Maltatoday, 2nd July 2008, by James Debono
Boreholes could explode water prices, hydrologist Marco Cremona says, who welcomes Minister Austin Gatt’s commitment to clamp down on illegal water extraction, but insists that treated sewage effluent should be offered as an alternative to farmers.
Malta may face a situation whereby all water will soon have to be produced artificially through expensive desalination plants, pushing up the cost of water to the skies.
This stark warning comes from local hydrologist Marco Cremona, echoing a report by the Food Agricultural Organisation (FAO) which states that in the absence of concrete action to protect its ground water, Malta would have to double its water bills.
As things stand, Malta risks infringing EU Directives for failing to protect its underground aquifers and for exceeding the carbon dioxide emission allowances from the power stations, which deliver a substantial of energy for the operation of the Reverse Osmosis plant.
Speaking in parliament last week, Infrastructure Minister Austin Gatt proposed that the Malta Resources Authority should stop bowsers in the street and ask to see documentation of the origin of the water being carried.
He also proposed a comparison between the water bills and the actual water use of industries known to be heavy water users, like batching plants.
“If they were paying much less than expected and they had no borehole registered, then it would follow that they were satisfying their needs through some other source,” the minister said.
In his speech Gatt pointed out that the equipment used for illegal boreholing has become more inconspicuous, and pumps were are so small that boreholes can be drilled in a garage.
Dr Gatt was winding up the parliamentary debate on the estimates of the Water Services Corporation until December 2008.
Hydrologist Marco Cremona expressed his full agreement with Minister Austin Gatt on the need of immediate action on groundwater extraction, which is entirely illegal because nobody except the Water Services Corporation has a license to extract and sell groundwater.
He pointed out that even the few boreholes registered in the mid-1990s cannot extract groundwater.
Cremona acknowledges that a cut-back in ground water extraction would drastically affect the agricultural sector, the beverage and food processing sector, and a number of hotels that buy their water from bowsers.
In view of the rampant illegality, Cremona advocates giving an amnesty period to all those who have drilled boreholes without the necessary permit – to encourage them to come forward and register their boreholes, and giving huge fines to those who don’t register. “The boreholes should then be metered. I would suggest charging a nominal fee for extracted water up to a certain level of consumption, worked out according the amount of agricultural land/livestock for farmers. The tariff should then increase substantially so as to disincentive waste or the sale of water to third parties.”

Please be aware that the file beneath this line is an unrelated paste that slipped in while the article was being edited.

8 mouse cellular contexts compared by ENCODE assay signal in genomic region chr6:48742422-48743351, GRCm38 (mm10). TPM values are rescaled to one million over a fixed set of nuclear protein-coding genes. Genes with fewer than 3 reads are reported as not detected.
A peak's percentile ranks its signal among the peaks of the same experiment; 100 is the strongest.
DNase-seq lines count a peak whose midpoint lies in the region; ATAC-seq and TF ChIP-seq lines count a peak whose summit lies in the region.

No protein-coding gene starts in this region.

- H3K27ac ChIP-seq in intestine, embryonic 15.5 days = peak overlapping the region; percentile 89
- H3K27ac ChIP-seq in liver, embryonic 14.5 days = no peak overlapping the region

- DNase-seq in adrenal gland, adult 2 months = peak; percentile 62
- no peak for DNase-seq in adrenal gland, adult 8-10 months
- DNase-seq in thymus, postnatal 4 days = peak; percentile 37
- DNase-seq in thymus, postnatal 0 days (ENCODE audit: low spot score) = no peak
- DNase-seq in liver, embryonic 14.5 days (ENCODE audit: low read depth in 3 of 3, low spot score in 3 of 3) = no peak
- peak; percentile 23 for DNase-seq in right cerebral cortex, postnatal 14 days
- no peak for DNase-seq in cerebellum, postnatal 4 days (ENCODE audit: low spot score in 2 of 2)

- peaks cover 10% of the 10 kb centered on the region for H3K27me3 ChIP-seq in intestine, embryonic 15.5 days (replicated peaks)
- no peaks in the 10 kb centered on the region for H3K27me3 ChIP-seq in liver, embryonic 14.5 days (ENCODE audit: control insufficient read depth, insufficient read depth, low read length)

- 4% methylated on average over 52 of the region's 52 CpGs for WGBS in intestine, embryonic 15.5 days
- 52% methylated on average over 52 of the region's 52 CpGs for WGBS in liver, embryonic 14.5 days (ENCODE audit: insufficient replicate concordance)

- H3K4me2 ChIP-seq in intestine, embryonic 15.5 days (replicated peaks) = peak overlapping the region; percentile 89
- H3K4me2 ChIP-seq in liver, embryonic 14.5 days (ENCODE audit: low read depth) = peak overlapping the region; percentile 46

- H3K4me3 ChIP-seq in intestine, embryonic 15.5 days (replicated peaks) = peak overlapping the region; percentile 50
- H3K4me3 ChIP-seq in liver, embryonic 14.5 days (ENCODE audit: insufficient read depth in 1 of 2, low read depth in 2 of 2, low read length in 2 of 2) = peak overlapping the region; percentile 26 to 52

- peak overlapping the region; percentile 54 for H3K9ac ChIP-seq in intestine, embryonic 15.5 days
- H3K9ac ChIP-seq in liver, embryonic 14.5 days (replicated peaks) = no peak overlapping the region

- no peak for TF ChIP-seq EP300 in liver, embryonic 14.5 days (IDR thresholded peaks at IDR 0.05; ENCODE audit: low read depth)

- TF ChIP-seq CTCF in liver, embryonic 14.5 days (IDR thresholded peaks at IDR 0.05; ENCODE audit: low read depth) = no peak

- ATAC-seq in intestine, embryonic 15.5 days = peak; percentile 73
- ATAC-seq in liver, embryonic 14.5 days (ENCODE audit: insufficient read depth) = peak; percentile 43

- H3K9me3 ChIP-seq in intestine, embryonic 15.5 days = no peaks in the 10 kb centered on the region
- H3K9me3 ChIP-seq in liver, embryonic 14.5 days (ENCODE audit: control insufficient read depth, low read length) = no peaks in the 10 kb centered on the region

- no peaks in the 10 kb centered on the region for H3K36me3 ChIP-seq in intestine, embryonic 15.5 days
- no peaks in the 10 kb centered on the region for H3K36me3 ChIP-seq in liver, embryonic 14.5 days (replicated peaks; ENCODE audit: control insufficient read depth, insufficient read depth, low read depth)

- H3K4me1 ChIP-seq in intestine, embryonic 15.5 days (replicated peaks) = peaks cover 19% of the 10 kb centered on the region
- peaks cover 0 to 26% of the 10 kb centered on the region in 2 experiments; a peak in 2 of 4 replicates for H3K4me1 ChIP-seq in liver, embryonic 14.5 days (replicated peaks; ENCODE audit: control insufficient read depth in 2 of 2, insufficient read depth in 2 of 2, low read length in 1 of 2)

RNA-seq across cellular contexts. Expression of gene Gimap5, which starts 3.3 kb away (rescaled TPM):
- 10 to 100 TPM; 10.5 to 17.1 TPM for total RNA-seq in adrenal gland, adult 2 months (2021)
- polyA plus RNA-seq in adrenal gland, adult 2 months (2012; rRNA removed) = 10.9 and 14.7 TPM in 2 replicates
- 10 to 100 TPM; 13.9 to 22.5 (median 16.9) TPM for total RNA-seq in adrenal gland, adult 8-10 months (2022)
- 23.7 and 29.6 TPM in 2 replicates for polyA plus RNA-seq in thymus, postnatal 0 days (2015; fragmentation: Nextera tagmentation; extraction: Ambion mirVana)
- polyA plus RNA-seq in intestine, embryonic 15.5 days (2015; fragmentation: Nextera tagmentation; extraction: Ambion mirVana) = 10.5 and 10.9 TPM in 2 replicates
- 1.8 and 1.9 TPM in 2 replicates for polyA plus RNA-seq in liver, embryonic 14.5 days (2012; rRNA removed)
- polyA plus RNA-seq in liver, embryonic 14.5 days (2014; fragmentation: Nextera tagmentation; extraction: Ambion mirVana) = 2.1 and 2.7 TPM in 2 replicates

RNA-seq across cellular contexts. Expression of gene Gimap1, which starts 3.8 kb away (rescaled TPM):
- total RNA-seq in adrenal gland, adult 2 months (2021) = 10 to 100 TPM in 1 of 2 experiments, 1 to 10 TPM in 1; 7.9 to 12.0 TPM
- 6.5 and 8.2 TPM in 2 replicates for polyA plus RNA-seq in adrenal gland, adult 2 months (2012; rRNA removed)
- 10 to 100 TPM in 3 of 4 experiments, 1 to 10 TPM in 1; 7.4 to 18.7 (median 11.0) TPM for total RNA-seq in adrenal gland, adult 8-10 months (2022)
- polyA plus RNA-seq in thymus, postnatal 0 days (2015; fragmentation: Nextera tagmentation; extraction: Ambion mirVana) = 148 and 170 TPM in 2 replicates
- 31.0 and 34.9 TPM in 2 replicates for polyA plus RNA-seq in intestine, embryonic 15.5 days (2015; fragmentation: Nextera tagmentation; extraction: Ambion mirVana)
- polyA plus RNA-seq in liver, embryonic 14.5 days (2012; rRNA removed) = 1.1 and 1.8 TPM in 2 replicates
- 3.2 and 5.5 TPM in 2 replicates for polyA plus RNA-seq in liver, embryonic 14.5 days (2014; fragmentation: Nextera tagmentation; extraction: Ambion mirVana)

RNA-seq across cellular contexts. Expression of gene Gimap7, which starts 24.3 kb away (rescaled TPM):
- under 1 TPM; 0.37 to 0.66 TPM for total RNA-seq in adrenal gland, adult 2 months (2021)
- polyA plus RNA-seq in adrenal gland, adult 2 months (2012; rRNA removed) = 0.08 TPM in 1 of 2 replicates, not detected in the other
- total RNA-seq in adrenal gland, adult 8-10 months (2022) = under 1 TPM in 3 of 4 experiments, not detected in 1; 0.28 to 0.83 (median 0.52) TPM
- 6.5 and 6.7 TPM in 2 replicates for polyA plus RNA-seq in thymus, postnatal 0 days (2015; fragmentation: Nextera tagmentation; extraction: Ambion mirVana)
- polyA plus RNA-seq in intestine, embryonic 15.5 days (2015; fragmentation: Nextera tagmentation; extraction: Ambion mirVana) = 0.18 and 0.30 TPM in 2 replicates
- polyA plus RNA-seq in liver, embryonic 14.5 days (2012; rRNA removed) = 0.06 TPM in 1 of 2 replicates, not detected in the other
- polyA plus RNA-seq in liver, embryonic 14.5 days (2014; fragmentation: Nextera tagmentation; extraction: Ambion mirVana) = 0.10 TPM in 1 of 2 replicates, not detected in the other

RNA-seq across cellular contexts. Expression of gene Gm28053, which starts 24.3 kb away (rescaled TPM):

The shortfall in the supply of groundwater can be addressed by reducing waste and abuse of this resource through the provision of water from alternative sources, of which there are mainly two: treated sewage effluent, and stormwater/rainwater harvesting.
The law that stipulates the construction of a cistern in every building should be enforced. The construction of cistern-less buildings is resulting in flooding which then requires massive investments in flood mitigation.
Re-use of sewage effluent
Despite his commitment to clamp down on illegal extraction, Austin Gatt remains sceptical on the re-use potential of treated effluent arguing that this would only be feasible if farmers are willing to pay for it.
Two years ago the same minister had declared that it would be cheaper to dispose the new supply of water to the sea than to deliver it to farmers.
The minister also pointed out that the water produced by Malta’s three sewage treatment plants will not be ready for irrigation as it would have to be polished – in layman’s terms, treated.
“Would farmers be ready to pay for the cost of the water?” the minister asked. Gatt argued that under the water directive the government could not exempt them because after its treatment, water becomes a commercial asset that cannot be sold at a low cost.
But Cremona insists that the WSC is duty bound to make treated effluent available and to provide a distribution system to facilitate the re-use of this continuous water resource.
“This should be seen as a social service, rather than a profit-making business. Today desalinated water is highly subsidised by the energy sector; I am sure that there are ways and means of financially assisting the production and distribution of treated sewage effluent – a sustainable resource.”
He also claims that the quality of the effluent may be improved through end-of-pipe polishing of the sewage effluent and enforcement of the sewerage discharge regulations.
Cremona notes that it is “unfortunate that the sewage treatment plants have been sited in areas where the demand for second class water is very low.”